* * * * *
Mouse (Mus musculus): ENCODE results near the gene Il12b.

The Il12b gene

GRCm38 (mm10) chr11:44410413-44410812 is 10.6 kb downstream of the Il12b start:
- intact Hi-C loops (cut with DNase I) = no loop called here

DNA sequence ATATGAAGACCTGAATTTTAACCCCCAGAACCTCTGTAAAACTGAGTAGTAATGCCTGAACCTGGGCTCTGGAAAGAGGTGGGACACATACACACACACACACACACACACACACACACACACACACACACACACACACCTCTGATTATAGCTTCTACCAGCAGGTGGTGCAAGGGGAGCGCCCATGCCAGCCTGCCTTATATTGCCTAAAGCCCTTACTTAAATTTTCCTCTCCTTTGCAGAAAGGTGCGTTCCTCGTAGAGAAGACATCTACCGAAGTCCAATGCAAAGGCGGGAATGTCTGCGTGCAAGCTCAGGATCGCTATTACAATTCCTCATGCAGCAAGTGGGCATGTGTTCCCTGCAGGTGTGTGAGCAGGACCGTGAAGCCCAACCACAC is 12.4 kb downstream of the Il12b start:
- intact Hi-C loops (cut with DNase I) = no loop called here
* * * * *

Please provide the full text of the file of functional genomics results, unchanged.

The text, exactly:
Mouse (Mus musculus): ENCODE results near the gene Il12b.

The Il12b gene

GRCm38 (mm10) chr11:44410413-44410812 is 10.6 kb downstream of the Il12b start:
- intact Hi-C loops (cut with DNase I) = no loop called here

DNA sequence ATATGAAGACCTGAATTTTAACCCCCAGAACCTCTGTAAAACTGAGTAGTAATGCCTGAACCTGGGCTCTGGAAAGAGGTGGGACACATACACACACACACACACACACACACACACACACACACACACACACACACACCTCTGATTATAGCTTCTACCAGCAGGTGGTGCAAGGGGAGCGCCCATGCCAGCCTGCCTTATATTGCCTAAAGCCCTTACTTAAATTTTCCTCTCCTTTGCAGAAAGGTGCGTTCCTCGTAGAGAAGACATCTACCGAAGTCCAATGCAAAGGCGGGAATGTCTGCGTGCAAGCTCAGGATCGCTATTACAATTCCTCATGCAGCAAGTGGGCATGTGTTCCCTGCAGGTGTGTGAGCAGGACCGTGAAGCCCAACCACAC is 12.4 kb downstream of the Il12b start:
- intact Hi-C loops (cut with DNase I) = no loop called here